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These were features that I liked in Perl. Wondering if there is a way to make it work with Python?Automated memory allocation / de-allocation (for variables, arrays, hash tables etc.)Turning your program into an executable (that is, pre-compiled.)Automated variable initialization (variables, arrays don't even need to be declared, much less initialized)Automated type casting (e.g. automatically treating a same variable as an integer or string depending on the context: integer when performing a multiplication, or string for concatenation)You are going to say that this makes for terrible programming, but in my case I use the code only for myself, and I'd rather focus on the algorithms rather than the coding / debugging itself. Also, wondering if there are options for automated de-bugging.Also wondering how to produce sounds in Python, and which random number generator it uses. Finally, is high precision computing (like 500 digits of accuracy) is reliable in Python, using the default BigNum libraries?Thanks.See More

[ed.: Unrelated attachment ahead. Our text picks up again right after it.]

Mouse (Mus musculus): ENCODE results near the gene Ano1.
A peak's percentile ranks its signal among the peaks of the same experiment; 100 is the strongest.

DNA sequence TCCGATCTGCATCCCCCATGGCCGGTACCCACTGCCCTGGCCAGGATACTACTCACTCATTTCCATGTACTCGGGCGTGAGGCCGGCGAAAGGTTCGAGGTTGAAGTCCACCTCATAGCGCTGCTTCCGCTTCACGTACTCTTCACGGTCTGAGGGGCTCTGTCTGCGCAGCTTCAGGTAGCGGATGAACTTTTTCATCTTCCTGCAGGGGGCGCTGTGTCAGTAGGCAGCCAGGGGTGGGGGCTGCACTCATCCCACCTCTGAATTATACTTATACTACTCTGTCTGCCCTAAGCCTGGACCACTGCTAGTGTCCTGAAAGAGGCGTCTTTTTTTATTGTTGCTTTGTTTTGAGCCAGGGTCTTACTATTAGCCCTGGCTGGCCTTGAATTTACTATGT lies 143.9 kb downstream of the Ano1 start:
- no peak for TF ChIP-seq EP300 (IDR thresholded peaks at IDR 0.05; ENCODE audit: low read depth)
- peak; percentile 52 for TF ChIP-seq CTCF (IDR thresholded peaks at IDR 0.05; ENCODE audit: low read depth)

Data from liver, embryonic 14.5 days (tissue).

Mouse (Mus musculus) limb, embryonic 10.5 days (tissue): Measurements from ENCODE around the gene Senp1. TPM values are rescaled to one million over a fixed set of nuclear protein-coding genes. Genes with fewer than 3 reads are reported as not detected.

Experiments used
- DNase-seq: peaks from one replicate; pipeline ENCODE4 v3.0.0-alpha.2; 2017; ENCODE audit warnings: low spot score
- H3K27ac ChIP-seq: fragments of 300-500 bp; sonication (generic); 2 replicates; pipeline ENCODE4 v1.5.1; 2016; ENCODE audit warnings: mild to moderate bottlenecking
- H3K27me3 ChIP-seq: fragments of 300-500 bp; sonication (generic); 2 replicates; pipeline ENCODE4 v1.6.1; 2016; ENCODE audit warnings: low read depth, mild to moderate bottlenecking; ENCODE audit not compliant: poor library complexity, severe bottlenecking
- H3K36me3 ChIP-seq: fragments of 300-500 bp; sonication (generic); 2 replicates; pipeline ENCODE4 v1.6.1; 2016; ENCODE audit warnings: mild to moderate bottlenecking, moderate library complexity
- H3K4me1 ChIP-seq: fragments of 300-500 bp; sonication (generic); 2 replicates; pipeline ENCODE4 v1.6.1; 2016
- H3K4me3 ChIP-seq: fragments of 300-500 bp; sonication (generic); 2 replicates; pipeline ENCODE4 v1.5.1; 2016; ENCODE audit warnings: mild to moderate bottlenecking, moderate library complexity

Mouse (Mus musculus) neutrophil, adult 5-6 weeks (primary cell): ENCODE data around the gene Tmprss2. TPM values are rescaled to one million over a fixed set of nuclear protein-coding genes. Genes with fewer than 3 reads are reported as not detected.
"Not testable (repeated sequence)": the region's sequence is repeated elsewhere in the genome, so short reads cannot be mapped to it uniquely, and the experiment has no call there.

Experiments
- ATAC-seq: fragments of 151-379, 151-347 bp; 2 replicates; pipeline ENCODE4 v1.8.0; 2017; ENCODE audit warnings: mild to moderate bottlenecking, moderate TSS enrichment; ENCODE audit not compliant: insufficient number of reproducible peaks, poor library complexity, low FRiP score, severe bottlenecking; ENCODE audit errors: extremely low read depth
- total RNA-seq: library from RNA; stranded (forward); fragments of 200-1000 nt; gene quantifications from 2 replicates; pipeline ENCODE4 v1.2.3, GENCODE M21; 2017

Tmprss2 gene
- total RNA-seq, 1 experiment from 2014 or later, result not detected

Full title: Applied Stochastic Processes, Chaos Modeling, and Probabilistic Properties of Numeration Systems. Published June 2, 2018. Author: Vincent Granville, PhD. (104 pages, 16 chapters.)This book is intended for professionals in data science, computer science, operations research, statistics, machine learning, big data, and mathematics. In 100 pages, it covers many new topics, offering a fresh perspective on the subject. It is accessible to practitioners with a two-year college-level exposure to statistics and probability. The compact and tutorial style, featuring many applications (Blockchain, quantum algorithms, HPC, random number generation, cryptography, Fintech, web crawling, statistical testing) with numerous illustrations, is aimed at practitioners, researchers and executives in various quantitative fields.New ideas, advanced topics, and state-of-the-art research are discussed in simple English, without using jargon or arcane theory. It unifies topics that are usually part of different fields (data science, operations research, dynamical systems, computer science, number theory, probability) broadening the knowledge and interest of the reader in ways that are not found in any other book. This short book contains a large amount of condensed material that would typically be covered in 500 pages in traditional publications. Thanks to cross-references and redundancy, the chapters can be read independently, in random order.This book is available for Data Science Central members exclusively. The text in blue consists of clickable links to provide the reader with additional references. Source code and Excel spreadsheets summarizing computations, are also accessible as hyperlinks for easy copy-and-paste or replication purposes. The most recent version of this book is available from this link, accessible to DSC members only. About the authorVincent Granville is a start-up entrepreneur, patent owner, author, investor, pioneering data scientist with 30 years of corporate experience in companies small and large (eBay, Microsoft, NBC, Wells Fargo, Visa, CNET) and a former VC-funded executive, with a strong academic and research background including Cambridge University.Download the book (members only) Click here to get the book. For Data Science Central members only. If you have any issues accessing the book please contact us at info@datasciencecentral.com.ContentThe book covers the following topics: 1. Introduction to Stochastic ProcessesWe introduce these processes, used routinely by Wall Street quants, with a simple approach consisting of re-scaling random walks to make them time-continuous, with a finite variance, based on the central limit theorem.Construction of Time-Continuous Stochastic ProcessesFrom Random Walks to Brownian MotionStationarity, Ergodicity, Fractal BehaviorMemory-less or Markov PropertyNon-Brownian Process2. Integration, Differentiation, Moving AveragesWe introduce more advanced concepts about stochastic processes. Yet we make these concepts easy to understand even to the non-expert. This is a follow-up to Chapter 1.Integrated, Moving Average and Differential ProcessProper Re-scaling and Variance ComputationApplication to Number Theory Problem3. Self-Correcting Random WalksWe investigate here a breed of stochastic processes that are different from the Brownian motion, yet are better models in many contexts, including Fintech. Controlled or Constrained Random WalksLink to Mixture Distributions and ClusteringFirst Glimpse of Stochastic Integral EquationsLink to Wiener Processes, Application to FintechPotential Areas for ResearchNon-stochastic Case4. Stochastic Processes and Tests of RandomnessIn this transition chapter, we introduce a different type of stochastic process, with number theory and cryptography applications, analyzing statistical properties of numeration systems along the way -- a recurrent theme in the next chapters, offering many research opportunities and applications. While we are dealing with deterministic sequences here, they behave very much like stochastic processes, and are treated as such. Statistical testing is central to this chapter, introducing tests that will be also used in the last chapters.Gap Distribution in Pseudo-Random DigitsStatistical Testing and Geometric DistributionAlgorithm to Compute GapsAnother Application to Number Theory ProblemCounter-Example: Failing the Gap Test5. Hierarchical ProcessesWe start discussing random number generation, and numerical and computational issues in simulations, applied to an original type of stochastic process. This will become a recurring theme in the next chapters, as it applies to many other processes.Graph Theory and Network ProcessesThe Six Degrees of Separation ProblemProgramming Languages Failing to Produce Randomness in SimulationsHow to Identify and Fix the Previous IssueApplication to Web Crawling6. Introduction to Chaotic SystemsWhile typically studied in the context of dynamical systems, the logistic map can be viewed as a stochastic process, with an equilibrium distribution and probabilistic properties, just like numeration systems (next chapters) and processes introduced in the first four chapters.Logistic Map and FractalsSimulation: Flaws in Popular Random Number GeneratorsQuantum Algorithms7. Chaos, Logistic Map and Related ProcessesWe study processes related to the logistic map, including a special logistic map discussed here for the first time, with a simple equilibrium distribution. This chapter offers a transition between chapter 6, and the next chapters on numeration system (the logistic map being one of them.)General FrameworkEquilibrium Distribution and Stochastic Integral EquationExamples of Chaotic SequencesDiscrete, Continuous Sequences and GeneralizationsSpecial Logistic MapAuto-regressive Time SeriesLiteratureSource Code with Big Number LibrarySolving the Stochastic Integral Equation: Example8. Numerical and Computational IssuesThese issues have been mentioned in chapter 7, and also appear in chapters 9, 10 and 11. Here we take a deeper dive and offer solutions, using high precision computing with BigNumber libraries. Precision Issues when Simulating, Modeling, and Analyzing Chaotic ProcessesWhen Precision Matters, and when it does notHigh Precision Computing (HPC)Benchmarking HPC SolutionsHow to Assess the Accuracy of your Simulation Tool9. Digits of Pi, Randomness, and Stochastic ProcessesDeep mathematical and data science research (including a result about the randomness of Pi, which is just a particular case) are presented here, without using arcane terminology or complicated equations. Numeration systems discussed here are a particular case of deterministic sequences behaving just like the stochastic process investigated earlier, in particular the logistic map, which is a particular case.Application: Random Number GenerationChaotic Sequences Representing NumbersData Science and Mathematical EngineeringNumbers in Base 2, 10, 3/2 or PiNested Square Roots and Logistic MapAbout the Randomness of the Digits of PiThe Digits of Pi are Randomly Distributed in the Logistic Map SystemPaths to Proving Randomness in the Decimal SystemConnection with Brownian MotionsRandomness and the Bad Seeds ParadoxApplication to Cryptography, Financial Markets, Blockchain, and HPCDigits of Pi in Base Pi10. Numeration Systems in One PictureHere you will find a summary of much of the material previously covered on chaotic systems, in the context of numeration systems (in particular, chapters 7 and 9.)Summary Table: Equilibrium Distribution, PropertiesReverse-engineering Number Representation SystemsApplication to Cryptography11. Numeration Systems: More Statistical Tests and ApplicationsIn addition to featuring new research results and building on the previous chapters, the topics discussed here offer a great sandbox for data scientists and mathematicians. Components of Number Representation SystemsGeneral Properties of these SystemsExamples of Number Representation SystemsExamples of Patterns in Digits DistributionDefects found in the Logistic Map SystemTest of UniformityNew Numeration System with no Bad SeedHoles, Autocorrelations, and Entropy (Information Theory)Towards a more General, Better, Hybrid SystemFaulty Digits, Ergodicity, and High Precision ComputingFinding the Equilibrium Distribution with the Percentile TestCentral Limit Theorem, Random Walks, Brownian Motions, Stock Market ModelingData Set and Excel Computations12. The Central Limit Theorem RevisitedThe central limit theorem explains the convergence of discrete stochastic processes to Brownian motions, and has been cited a few times in this book. Here we also explore a version that applies to deterministic sequences. Such sequences and treated as stochastic processes in this book.A Special Case of the Central Limit TheoremSimulations, Testing, and ConclusionsGeneralizationsSource Code13. How to Detect if Numbers are Random or NotWe explore here some deterministic sequences of numbers, behaving like stochastic processes or chaotic systems, together with another interesting application of the central limit theorem.Central Limit Theorem for Non-Random VariablesTesting Randomness: Max Gap, Auto-Correlations and MorePotential Research AreasGeneralization to Higher Dimensions14. Arrival Time of Extreme Events in Time SeriesTime series, as discussed in the first chapters, are also stochastic processes. Here we discuss a topic rarely investigated in the literature: the arrival times, as opposed to the extreme values (a classic topic), associated with extreme events in time series.SimulationsTheoretical Distribution of Records over Time15. Miscellaneous TopicsWe investigate topics related to time series as well as other popular stochastic processes such as spatial processes.How and Why: Decorrelate Time SeriesA Weird Stochastic-Like, Chaotic SequenceStochastic Geometry, Spatial Processes, Random Circles: Coverage ProblemAdditional Reading (Including Twin Points in Point Processes)16. ExercisesSee More